This demo illustrates the Omniglot multi-alphabet character recognition task, and compares the behavior of the CMTR (Coevolved Modules and Task Routing) multitask approach with that of single-task learning. You can explore these models interactively: Draw a character in the box below and see how well each model believes it matches a (lower-case) character in each of the twenty alphabets!
Please draw any lower-case character:
The Omniglot task contains 50 alphabets (most natural, some artificial), 20 of which were used in this demo. As you can see from the sample below, the alphabets have different perceptual characteristics, which makes the tasks of recognizing one set different but related to the others. Therefore, learning them all simultaneously helps learning in each one—which is the main promise of multitask learning. This effect is especially important when there is only a very small amount of training data available for each task, which is indeed the case in Omniglot. In many real world applications, labeled data is expensive or dangerous to acquire (e.g., medical applications, agriculture, and robotic rescue), hence automatically designing models that exploit the relationships to similar or related datasets could, in a way, substitute the missing dataset and boost research capabilities. It is also an excellent demonstration of the power of neuroevolution: There are many ways in which the languages can be related, and evolution discovers the best ways to tie their learning together.
As described in Paper 1, the CMTR method achieved the best performance in our experiments. It improved the state-of-the art in the Omniglot task from 32% error to 10%, and performed much better than learning each task separately. CMTR combines the CMSR (Demo 1.1) and CTR (Demo 1.2) methods: Modules are evolved in subpopulations (as in CMSR), and different topologies are evolved for the different tasks (as in CTR). Each topology utilizes the evolved modules, which are therefore shared across tasks. For this demo, the CMTR method was trained with all 20 tasks simultaneously; also 20 single-task models were trained separately with each of the 20 alphabets.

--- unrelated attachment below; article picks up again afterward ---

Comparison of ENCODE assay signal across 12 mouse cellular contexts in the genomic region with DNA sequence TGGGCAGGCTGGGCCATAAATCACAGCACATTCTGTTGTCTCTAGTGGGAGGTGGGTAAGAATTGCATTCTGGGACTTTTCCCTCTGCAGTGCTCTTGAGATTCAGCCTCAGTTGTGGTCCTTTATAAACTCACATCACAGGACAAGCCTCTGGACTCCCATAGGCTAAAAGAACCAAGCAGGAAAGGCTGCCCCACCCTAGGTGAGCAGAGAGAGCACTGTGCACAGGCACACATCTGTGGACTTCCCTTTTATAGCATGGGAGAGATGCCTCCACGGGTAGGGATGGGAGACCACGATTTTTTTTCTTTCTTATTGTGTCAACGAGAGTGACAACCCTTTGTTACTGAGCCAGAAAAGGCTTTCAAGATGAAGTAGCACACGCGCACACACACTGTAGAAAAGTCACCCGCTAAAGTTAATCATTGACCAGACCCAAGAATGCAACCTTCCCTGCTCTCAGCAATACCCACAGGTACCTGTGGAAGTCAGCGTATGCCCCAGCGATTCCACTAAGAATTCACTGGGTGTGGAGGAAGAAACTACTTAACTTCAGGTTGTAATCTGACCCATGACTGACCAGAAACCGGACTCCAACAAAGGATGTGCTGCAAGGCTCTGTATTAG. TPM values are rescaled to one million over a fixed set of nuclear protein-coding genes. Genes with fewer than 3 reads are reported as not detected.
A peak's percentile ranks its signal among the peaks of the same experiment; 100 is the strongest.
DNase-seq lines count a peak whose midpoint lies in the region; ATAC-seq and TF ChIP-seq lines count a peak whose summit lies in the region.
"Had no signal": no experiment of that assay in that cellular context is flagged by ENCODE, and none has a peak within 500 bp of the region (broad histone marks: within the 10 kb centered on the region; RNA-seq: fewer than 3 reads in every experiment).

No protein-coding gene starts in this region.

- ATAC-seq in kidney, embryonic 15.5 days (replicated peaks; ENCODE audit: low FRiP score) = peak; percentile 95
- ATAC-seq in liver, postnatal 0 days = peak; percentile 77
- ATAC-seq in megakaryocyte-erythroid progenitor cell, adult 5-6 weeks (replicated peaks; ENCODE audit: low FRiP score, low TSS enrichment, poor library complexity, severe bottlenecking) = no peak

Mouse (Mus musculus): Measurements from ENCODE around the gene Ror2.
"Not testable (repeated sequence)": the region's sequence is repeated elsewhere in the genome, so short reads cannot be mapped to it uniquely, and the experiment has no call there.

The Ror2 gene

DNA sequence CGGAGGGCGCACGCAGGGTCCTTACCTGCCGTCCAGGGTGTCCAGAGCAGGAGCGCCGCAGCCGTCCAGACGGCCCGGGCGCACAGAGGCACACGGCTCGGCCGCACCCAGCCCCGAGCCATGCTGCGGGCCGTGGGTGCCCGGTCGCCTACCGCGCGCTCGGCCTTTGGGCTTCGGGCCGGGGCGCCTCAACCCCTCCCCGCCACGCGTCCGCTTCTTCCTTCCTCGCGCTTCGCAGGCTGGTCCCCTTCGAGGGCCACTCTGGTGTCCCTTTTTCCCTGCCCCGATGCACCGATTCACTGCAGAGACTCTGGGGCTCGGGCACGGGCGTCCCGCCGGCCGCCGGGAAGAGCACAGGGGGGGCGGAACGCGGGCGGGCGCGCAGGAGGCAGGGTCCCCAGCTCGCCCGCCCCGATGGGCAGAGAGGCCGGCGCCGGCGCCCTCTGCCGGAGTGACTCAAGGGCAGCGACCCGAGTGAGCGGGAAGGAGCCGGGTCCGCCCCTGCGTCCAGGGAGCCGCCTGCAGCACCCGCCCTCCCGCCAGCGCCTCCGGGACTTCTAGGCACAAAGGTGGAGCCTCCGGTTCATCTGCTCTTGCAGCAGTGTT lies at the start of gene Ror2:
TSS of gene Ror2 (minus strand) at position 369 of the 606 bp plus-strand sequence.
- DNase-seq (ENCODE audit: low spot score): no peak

In the demo, the character that you draw in the box is input to each model, and it finds the best match in each alphabet, according to its training. That is, when a model for an alphabet returns a prediction, it is answering the question “if the drawn character were in my alphabet, which character would it be?” Each image shown is a representative example of the character each model predicts, together with a confidence bar (on the right) and confidence number (above) that indicates how good the match is. The multitask confidence takes into account consistency with other alphabets, whereas single-task confidence measures it in isolation, so the confidence numbers are not compatible. It may take a while to calculate all these matches, so be patient!
Try drawing different characters in different ways to explore how the models perform. Three kinds of observations can be made on this demo: (1) How do the alphabets differ? There are many similar characters, but also meaningful differences. Can you find universal characters, and unique characters? (2) How are the matches made? There are only 15-55 characters in each alphabet, so sometimes there is no good match to the one you draw. The model returns the closest one, in a sense assuming that you tried to draw that character but distorted it in some way. Is it recognizing a specific part of the character that matches well, or perhaps the overall shape? (3) How does the multitask model improve upon the single-task models? Taking the set of predictions as a whole, can you identify the salient relationships between alphabets that evolutionary multitask learning exploits? For instance, since there are many “x”-like characters in many alphabets, does it make recognition of “x” more robust?